Why NASA need not worry about India's ASAT test

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First Published 6, Apr 2019, 7:01 PM IST
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Why NASA need not worry about space debris generated by India's ASAT test
Highlights

NASA had called India's ASAT test a 'terrible thing'. But the scientists at the DRDO clarified that the threat of debris is not that much. The entire debris will decay in 45 days.
 

New Delhi: By accomplishing Mission Shakti, India not only showed its capability to hit a satellite 1,000 km in space with an indigenously-built weapon, but also its ability to carry out a classified test at 300 km above the earth's surface to ensure that the debris decay is fast.

The Defence Research and Development Organisation (DRDO) on Saturday ended all the concerns which were being raised over orbital debris in the aftermath of the ASAT strike. DRDO chairman G Satheesh Reddy clarified that there was no possibility of debris from the ASAT test conducted by India on March 27 hitting the International Space Station (ISS).

The DRDO chief said that the weapon had the capability to intercept satellites at an orbit of 1,000 km, but keeping all the factors in mind, India chose a much lower orbit for Mission Shakti to avoid the threat of debris to global space assets.

“An orbit of around 300 km was chosen for the test for capability demonstration. The US had also done a test at a similar height. The purpose was to avoid the threat of debris to any global space assets,” Reddy said.

Also read: ASAT rules social media days after PM Modi’s Mission Shakti proclamation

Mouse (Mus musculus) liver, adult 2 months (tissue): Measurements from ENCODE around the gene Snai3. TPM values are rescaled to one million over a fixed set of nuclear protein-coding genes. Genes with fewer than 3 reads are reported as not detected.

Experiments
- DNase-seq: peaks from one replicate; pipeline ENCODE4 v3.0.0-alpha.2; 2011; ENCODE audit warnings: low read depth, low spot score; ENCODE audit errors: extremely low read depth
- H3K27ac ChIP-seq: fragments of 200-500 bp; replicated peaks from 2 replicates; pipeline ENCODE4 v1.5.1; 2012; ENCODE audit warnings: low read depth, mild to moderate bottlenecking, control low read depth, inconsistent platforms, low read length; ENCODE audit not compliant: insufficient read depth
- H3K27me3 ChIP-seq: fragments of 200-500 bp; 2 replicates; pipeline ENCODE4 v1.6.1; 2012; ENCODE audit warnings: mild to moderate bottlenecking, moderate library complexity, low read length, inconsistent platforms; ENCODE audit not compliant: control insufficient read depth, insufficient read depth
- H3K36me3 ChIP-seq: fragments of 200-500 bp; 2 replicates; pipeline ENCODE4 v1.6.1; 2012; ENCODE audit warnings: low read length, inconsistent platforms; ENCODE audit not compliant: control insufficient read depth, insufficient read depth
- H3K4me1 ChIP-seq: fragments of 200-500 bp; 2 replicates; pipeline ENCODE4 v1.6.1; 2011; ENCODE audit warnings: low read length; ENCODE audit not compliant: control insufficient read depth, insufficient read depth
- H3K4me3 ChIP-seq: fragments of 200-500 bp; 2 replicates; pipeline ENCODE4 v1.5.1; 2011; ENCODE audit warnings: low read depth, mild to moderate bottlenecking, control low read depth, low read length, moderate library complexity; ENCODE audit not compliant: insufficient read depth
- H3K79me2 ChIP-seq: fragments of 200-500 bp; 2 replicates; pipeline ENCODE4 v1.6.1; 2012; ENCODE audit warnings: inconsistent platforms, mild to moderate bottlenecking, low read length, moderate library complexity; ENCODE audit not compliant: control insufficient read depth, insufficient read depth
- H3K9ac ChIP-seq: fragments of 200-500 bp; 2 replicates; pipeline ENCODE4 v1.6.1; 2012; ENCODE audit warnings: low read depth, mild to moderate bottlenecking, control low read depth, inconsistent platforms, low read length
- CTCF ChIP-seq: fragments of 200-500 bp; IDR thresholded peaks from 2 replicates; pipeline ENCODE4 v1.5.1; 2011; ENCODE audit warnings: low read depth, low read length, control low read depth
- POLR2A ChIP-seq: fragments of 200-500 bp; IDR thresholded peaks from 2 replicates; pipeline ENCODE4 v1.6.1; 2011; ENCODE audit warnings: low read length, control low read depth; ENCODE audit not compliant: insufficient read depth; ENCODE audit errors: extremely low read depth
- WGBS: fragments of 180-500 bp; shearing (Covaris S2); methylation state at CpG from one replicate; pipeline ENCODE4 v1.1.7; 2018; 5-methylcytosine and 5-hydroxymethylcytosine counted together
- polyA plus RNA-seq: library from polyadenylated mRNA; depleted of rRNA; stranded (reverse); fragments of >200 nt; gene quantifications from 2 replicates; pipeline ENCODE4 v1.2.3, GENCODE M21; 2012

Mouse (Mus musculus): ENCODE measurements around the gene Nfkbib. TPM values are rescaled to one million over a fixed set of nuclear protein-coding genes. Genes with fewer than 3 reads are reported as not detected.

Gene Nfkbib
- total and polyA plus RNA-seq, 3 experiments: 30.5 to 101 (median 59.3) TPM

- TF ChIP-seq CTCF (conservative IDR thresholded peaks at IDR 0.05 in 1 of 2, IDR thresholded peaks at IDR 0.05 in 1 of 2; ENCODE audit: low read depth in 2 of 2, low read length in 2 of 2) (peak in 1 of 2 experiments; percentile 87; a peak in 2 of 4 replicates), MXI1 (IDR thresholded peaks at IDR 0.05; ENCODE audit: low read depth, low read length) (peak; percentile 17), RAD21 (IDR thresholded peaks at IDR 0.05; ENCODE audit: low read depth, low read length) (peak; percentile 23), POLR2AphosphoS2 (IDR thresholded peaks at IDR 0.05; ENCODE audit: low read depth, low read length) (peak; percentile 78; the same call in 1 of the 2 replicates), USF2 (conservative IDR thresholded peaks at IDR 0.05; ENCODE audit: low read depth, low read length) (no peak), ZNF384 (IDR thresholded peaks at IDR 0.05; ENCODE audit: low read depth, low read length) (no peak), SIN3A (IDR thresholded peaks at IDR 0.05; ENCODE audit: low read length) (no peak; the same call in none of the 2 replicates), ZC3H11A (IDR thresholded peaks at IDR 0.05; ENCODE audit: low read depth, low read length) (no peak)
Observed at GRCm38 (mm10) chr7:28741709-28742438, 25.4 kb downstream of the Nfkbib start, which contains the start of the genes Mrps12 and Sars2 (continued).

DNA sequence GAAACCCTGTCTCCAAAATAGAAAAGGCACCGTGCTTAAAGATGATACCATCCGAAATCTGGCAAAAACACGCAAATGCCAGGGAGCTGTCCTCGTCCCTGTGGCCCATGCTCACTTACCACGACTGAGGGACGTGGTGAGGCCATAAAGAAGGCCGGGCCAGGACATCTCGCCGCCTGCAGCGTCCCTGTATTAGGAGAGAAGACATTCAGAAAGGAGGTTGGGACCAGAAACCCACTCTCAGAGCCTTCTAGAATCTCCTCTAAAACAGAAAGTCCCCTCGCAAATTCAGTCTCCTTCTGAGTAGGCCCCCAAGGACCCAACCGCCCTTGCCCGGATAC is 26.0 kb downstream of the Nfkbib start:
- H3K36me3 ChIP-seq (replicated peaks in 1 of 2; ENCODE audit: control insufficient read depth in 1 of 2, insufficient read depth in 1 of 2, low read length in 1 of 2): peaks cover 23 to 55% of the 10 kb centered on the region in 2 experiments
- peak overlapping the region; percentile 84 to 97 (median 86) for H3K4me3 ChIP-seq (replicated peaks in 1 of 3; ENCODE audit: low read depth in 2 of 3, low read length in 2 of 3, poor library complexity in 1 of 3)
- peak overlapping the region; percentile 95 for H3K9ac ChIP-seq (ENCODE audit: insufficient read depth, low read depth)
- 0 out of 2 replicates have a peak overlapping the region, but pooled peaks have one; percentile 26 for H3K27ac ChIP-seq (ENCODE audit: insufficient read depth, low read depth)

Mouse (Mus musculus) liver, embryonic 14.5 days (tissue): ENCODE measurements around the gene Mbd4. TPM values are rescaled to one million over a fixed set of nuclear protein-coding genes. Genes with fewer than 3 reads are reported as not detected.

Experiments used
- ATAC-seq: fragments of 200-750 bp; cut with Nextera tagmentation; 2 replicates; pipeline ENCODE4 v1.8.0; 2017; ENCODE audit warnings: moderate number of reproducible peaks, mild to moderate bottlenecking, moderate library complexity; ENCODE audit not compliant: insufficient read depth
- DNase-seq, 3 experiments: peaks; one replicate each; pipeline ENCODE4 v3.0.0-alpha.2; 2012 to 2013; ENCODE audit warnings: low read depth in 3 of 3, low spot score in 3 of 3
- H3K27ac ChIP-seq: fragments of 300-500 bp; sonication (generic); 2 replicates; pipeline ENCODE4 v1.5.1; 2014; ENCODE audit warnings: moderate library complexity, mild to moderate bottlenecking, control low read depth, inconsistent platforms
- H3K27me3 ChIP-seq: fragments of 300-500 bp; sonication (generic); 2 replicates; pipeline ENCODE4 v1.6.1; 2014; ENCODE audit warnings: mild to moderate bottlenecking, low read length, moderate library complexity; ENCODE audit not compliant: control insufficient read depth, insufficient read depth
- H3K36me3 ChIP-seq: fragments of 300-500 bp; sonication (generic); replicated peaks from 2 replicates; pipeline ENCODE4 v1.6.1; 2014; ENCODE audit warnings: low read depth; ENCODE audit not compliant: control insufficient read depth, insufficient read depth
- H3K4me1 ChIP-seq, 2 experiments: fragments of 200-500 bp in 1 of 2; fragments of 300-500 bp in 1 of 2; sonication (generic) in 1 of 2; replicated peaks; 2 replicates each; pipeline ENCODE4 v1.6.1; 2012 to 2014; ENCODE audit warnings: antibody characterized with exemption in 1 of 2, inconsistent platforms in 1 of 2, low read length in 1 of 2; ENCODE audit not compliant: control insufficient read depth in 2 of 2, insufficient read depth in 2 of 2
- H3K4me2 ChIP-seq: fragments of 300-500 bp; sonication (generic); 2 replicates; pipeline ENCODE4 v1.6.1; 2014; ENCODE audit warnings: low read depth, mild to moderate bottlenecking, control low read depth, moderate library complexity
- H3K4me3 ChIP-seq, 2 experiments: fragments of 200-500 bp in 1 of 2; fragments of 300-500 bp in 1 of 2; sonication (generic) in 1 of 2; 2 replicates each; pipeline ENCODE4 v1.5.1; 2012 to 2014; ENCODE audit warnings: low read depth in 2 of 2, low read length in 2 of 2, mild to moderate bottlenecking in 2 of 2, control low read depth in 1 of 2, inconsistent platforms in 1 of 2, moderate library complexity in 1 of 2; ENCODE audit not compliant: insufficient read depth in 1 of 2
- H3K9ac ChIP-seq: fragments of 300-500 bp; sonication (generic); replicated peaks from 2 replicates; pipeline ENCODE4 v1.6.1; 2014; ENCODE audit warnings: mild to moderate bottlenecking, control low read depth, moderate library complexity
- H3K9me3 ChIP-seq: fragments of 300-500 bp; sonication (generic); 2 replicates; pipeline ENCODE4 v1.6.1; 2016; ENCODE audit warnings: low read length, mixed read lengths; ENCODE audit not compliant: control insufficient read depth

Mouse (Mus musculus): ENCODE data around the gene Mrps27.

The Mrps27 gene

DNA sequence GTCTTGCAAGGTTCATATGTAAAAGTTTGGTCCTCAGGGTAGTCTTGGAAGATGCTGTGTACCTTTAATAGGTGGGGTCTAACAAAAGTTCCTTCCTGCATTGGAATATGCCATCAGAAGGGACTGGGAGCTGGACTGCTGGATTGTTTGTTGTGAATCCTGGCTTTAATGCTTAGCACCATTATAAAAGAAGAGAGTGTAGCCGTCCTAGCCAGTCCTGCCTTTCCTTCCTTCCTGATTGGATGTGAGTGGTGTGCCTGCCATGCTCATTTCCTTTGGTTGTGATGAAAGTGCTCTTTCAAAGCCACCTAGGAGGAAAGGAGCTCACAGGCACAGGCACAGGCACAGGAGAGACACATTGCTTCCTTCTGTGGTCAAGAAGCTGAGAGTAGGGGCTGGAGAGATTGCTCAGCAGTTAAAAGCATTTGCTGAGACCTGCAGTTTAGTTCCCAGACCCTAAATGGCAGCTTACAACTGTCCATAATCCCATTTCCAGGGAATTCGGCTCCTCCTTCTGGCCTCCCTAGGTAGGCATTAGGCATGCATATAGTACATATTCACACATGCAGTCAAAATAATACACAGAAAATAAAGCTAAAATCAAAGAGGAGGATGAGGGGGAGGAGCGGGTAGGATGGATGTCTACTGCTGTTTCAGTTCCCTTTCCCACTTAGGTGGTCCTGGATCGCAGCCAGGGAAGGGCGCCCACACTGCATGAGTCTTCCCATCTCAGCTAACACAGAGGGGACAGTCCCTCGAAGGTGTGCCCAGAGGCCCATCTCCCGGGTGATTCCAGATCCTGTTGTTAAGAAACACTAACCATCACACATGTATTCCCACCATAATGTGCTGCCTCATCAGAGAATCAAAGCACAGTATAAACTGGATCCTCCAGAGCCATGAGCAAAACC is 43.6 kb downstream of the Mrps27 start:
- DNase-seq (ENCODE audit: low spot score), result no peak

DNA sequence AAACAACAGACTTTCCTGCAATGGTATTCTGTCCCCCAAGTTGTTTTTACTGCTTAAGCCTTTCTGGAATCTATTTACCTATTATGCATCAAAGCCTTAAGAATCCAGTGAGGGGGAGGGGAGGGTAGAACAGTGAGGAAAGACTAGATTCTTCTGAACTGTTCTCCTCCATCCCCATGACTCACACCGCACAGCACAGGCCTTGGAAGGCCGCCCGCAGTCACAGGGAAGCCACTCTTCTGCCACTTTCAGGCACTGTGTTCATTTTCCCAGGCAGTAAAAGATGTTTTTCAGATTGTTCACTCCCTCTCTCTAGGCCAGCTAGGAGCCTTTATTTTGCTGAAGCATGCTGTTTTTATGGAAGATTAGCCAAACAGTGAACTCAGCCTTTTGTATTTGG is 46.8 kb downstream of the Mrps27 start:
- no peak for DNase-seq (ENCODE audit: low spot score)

On March 27, India shot down one of its satellites in space with an ASAT missile, which made it only the fourth country after the US, Russia and China to have used such a weapon.

Recently, National Aeronautics and Space Administration (NASA) chief Jim Bridenstine called India's ASAT test a "terrible thing". But the scientists at the DRDO clarified that the threat of debris is not much. The first 10 days are critical and those have passed. The entire debris will decay in 45 days. 

“In fact the ASAT missile hit the satellite at a such an angle that only few debris went to the higher altitude which, without causing damage to any space assets, will decay in few weeks,” said an official.

Also read — Mission Shakti: All you need to know about India’s successful anti-satellite missile test

Deputy national security advisor Pankaj Saran clarified that the NASA is continuing its cooperation with India, including in proposed the manned mission to space.

Another big task in front of the DRDO was to keep this ambitious human spaceflight mission a secret as there were several spy machineries working to track it. 

Commenting on P Chidambaram’s statement on Mission Shakti, Reddy said that a mission of this nature can’t be kept secret. “The satellite is tracked by many stations across the world. All necessary permissions were taken,” he said.

On March 30, Chidambaram slammed Prime Minister Narendra Modi for announcing that India had demonstrated anti-satellite missile capability, saying only a “foolish government” would make such a disclosure and “betray” a defence secret.

Reddy also said that there was no need for any more tests in this orbit now. If a space command needs to be formulated, it is the decision of the government.

All critical technologies for the ASAT test were developed indigenously. Some 150 scientists worked round-the-clock and some 2,000 components were sourced from 50 private industries. The mission was conceived in 2014 and development started in 2016.

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